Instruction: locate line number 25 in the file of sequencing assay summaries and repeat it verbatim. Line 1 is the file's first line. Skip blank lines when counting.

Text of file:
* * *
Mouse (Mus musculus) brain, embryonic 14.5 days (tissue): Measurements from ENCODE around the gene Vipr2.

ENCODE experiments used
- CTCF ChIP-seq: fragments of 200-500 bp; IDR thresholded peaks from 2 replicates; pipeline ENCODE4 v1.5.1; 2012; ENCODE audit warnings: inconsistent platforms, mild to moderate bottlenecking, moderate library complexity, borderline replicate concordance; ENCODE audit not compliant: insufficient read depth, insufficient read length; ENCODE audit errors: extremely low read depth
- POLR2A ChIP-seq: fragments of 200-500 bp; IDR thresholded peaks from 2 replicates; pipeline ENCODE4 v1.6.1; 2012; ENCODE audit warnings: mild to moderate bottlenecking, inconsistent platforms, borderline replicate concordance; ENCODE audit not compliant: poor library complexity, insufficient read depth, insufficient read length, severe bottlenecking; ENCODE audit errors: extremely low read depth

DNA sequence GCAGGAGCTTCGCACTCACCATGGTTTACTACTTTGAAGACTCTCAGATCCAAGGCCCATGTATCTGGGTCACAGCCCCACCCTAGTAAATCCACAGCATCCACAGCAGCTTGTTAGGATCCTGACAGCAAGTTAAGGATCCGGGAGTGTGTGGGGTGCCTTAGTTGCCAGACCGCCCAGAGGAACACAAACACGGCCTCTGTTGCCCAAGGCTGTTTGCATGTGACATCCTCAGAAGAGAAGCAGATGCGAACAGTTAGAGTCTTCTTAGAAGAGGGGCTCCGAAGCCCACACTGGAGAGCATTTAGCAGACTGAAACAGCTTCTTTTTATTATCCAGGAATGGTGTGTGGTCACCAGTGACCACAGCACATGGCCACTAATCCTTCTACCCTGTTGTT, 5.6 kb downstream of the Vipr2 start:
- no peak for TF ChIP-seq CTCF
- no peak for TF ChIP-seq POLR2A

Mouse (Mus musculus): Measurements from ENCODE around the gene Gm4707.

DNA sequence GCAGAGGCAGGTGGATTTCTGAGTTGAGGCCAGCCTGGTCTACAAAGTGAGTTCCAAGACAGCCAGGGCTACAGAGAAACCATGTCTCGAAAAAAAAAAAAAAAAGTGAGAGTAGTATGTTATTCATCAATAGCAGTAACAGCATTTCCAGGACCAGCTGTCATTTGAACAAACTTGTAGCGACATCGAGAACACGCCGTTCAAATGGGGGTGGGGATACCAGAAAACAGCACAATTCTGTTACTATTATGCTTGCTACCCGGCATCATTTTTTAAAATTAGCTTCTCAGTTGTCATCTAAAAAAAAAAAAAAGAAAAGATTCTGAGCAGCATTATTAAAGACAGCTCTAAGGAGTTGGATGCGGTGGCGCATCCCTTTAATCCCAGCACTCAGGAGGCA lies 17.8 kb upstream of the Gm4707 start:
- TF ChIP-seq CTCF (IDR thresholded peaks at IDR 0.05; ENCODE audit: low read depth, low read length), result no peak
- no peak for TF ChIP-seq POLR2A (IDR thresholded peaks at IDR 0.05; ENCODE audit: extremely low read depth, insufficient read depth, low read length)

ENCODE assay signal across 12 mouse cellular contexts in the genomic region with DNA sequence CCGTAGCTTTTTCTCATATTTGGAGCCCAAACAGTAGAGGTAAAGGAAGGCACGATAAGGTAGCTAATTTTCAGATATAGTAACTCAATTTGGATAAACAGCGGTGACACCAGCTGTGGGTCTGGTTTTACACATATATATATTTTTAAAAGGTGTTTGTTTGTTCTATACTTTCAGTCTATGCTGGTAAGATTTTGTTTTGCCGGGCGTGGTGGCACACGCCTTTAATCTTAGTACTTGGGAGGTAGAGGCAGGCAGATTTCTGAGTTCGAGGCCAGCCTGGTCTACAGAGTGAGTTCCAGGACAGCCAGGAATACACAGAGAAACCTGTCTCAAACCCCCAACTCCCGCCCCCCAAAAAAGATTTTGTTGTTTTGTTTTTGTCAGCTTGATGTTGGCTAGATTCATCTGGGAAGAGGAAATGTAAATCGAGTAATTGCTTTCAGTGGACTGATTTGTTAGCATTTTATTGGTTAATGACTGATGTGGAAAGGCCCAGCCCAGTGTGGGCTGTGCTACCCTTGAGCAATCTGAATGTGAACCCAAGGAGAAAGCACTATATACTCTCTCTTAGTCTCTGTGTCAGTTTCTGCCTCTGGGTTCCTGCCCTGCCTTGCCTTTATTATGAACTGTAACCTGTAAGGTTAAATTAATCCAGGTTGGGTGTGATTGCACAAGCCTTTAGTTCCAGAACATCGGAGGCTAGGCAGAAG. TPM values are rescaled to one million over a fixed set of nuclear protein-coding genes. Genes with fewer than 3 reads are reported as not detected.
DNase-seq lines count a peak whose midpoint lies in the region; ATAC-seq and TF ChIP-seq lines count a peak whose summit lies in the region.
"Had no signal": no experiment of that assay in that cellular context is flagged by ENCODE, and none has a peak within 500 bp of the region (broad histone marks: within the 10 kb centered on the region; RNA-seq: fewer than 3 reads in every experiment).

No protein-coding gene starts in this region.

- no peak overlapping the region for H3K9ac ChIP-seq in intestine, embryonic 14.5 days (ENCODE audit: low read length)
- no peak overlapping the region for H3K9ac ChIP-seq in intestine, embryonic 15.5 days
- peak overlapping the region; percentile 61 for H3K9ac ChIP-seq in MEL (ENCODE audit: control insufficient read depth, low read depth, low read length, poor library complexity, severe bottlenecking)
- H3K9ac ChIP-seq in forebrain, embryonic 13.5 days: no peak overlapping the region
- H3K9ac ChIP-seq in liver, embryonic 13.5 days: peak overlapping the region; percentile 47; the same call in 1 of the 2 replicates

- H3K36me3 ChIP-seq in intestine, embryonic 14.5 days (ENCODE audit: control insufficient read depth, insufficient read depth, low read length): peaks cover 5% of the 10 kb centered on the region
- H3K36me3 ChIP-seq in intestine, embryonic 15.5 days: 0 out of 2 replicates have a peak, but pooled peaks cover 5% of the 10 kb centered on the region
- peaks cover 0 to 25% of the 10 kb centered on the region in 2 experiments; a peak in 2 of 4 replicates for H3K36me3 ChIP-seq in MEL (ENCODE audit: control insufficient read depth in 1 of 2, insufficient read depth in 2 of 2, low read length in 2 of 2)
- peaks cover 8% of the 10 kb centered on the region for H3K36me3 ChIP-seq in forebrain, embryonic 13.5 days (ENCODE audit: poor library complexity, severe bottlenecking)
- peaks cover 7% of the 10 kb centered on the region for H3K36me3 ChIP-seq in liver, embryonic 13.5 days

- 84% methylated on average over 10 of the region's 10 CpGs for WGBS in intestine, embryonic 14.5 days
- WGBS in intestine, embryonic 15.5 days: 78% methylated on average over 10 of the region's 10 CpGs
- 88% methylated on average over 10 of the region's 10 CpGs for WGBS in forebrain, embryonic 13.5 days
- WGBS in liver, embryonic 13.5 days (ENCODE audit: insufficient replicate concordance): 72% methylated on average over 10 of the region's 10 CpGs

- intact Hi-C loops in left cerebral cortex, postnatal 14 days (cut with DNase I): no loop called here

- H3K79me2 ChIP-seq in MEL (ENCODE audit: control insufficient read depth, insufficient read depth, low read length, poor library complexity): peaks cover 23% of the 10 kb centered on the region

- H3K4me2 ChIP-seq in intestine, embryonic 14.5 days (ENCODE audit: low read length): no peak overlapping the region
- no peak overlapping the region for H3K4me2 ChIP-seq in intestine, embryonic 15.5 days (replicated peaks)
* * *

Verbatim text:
- peaks cover 7% of the 10 kb centered on the region for H3K36me3 ChIP-seq in liver, embryonic 13.5 days